Lawyers enlisted by the company were present Thursday in a Virginia courtroom to argue their case; however, the presiding federal judge ultimately indicated that more information was needed to make a final decision, according to the Associated Press.
According to documents filed in a Virginia federal court, RMS Titanic would need federal court approval to obtain the machine, which would require the company to cut through the ship’s deckhouse to access the room where the wireless radio was housed.
"It's one of those iconic artifacts, like the signal flares [that the sinking ship launched]," David Gallo, an oceanographer who is a consultant for the firm, said during a federal court hearing in Norfolk, Virginia, Thursday. In addition, Gallo said that salvaging the telegraph machine wouldn’t be “grave robbery” but a way for people to connect to and honor the ship’s history.
According to RMS Titanic, time is running out to retrieve the telegraph machine, which has been called “the voice” of the Titanic. The company has recovered thousands of items from the site of the wreck, which sits about 400 miles off of Newfoundland, Canada.
Because the telegraph device is located in a room on the ship’s deck, it might become unretrievable if the roof above it continues to perforate.
“I'm not sure if we go in 2020 that the roof won't collapse on everything,” Paul Henry Nargeolet, director of the company's underwater research program, is quoted as saying during the court testimony. However, the firm has already received pushback from the US Attorney’s Office in Virginia, which represents the US National Oceanic and Atmospheric Administration.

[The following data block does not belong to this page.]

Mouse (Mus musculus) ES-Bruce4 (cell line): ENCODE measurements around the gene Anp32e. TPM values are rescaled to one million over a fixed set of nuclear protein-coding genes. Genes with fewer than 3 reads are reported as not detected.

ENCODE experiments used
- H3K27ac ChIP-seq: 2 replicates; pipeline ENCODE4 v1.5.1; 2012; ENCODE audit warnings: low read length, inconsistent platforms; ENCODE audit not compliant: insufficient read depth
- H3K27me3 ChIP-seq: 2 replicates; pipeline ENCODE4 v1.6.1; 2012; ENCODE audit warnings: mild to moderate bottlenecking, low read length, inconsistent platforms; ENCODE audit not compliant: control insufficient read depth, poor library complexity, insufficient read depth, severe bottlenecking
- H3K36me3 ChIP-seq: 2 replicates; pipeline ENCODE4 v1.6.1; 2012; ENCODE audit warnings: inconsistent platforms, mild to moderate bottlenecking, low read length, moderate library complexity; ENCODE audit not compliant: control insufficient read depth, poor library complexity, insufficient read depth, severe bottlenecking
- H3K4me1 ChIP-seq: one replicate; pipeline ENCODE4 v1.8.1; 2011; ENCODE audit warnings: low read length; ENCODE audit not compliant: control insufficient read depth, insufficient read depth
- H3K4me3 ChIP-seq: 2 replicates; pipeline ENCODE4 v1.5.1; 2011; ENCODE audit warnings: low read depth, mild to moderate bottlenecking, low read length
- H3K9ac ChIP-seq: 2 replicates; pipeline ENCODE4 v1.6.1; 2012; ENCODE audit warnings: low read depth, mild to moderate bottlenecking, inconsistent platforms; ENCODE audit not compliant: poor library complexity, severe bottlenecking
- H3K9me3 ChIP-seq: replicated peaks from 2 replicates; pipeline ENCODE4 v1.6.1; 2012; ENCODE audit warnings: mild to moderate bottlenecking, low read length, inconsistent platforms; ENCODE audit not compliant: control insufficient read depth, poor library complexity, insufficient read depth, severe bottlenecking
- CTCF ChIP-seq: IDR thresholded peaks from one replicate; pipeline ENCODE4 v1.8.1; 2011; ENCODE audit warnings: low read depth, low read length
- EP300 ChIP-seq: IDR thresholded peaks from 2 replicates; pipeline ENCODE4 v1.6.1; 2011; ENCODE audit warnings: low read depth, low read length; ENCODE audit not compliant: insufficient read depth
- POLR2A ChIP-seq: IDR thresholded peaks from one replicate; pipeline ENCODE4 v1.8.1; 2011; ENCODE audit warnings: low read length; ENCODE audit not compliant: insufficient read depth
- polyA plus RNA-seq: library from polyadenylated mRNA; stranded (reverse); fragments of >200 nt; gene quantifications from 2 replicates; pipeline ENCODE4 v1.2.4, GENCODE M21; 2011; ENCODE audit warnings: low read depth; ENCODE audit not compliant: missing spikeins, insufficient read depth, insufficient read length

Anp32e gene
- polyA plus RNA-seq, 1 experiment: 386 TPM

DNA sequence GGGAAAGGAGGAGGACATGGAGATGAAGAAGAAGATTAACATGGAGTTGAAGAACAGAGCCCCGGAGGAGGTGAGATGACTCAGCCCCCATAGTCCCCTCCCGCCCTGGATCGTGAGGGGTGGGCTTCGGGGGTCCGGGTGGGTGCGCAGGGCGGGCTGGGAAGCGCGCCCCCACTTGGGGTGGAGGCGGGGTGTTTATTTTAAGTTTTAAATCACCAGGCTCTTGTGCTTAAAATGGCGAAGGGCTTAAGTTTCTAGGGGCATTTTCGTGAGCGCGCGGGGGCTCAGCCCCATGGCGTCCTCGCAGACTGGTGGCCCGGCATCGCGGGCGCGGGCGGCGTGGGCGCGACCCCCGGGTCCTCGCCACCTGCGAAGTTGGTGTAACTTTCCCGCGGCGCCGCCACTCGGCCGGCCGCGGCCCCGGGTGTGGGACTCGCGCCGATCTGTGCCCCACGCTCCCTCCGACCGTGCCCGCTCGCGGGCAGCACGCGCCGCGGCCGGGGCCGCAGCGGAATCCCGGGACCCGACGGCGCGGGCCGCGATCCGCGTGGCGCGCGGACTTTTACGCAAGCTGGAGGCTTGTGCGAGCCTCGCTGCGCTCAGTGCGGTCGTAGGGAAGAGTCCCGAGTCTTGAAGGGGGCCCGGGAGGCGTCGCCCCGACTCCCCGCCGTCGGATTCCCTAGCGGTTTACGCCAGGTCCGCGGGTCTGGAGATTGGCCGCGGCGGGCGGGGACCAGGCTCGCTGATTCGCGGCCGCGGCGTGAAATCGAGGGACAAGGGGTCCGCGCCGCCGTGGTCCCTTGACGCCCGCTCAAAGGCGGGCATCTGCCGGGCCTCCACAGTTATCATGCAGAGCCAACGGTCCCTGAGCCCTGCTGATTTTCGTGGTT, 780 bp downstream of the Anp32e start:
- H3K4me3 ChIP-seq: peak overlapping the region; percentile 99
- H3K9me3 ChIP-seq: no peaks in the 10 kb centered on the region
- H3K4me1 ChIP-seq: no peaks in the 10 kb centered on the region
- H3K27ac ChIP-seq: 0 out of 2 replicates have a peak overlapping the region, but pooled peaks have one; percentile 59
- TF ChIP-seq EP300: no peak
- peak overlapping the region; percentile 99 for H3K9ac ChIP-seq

According to the attorneys, retrieval of the device would violate court orders. A treaty between the US and the UK that was signed in 2003 and ratified in 2019 gives both countries the right to deny licenses to slice the hull of the Titanic wreckage and retrieve artifacts from inside it.
"It seems clear that this is not simply a 'one-off' proposal for the Marconi Wireless Telegraph, but a placeholder for future requests to take similar actions in order to recover other artifacts from inside the wreck," federal attorney Kent P. Porter wrote in court documents, AP reported.
According to Karen Kamuda, president of the Massachusetts-based Titanic Historical Society Inc., the organization "has been against disturbing the wreck since 1985 because it is a gravesite."
"As usual, it's all about money," she added in a statement to AP.
The Titanic was an Olympic-class passenger liner owned by British shipping company White Star Line. On April 14, 1912, four days into its maiden voyage, the ship hit an iceberg and sank within three hours. The disaster resulted in the deaths of 1,517 of the 2,223 people on board.